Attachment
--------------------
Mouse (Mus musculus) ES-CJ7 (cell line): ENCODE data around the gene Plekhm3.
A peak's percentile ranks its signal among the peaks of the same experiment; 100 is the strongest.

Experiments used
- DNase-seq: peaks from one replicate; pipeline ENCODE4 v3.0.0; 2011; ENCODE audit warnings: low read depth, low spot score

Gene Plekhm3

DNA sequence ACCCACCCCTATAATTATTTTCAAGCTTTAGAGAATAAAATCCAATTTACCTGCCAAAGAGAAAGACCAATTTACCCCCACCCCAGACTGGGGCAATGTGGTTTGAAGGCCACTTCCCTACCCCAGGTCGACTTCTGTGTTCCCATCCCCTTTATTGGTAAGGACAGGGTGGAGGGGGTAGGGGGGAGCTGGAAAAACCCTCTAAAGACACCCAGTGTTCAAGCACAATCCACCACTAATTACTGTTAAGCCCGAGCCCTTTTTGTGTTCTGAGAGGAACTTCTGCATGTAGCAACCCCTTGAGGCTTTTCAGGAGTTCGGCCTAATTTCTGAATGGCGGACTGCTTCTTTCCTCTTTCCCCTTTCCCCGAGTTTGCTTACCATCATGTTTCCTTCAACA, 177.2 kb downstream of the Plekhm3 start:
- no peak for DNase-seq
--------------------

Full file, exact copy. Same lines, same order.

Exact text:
Mouse (Mus musculus) ES-CJ7 (cell line): ENCODE data around the gene Plekhm3.
A peak's percentile ranks its signal among the peaks of the same experiment; 100 is the strongest.

Experiments used
- DNase-seq: peaks from one replicate; pipeline ENCODE4 v3.0.0; 2011; ENCODE audit warnings: low read depth, low spot score

Gene Plekhm3

DNA sequence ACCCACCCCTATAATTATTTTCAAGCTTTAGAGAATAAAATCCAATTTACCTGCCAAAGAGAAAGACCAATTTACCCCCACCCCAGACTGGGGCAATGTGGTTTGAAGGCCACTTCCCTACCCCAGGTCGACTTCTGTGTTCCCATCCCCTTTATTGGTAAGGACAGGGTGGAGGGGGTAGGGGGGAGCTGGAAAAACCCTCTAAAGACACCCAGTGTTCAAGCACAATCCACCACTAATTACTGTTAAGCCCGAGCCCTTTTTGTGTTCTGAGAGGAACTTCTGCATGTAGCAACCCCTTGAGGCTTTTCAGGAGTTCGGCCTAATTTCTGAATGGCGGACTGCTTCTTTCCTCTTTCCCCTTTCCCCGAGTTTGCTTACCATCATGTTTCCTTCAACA, 177.2 kb downstream of the Plekhm3 start:
- no peak for DNase-seq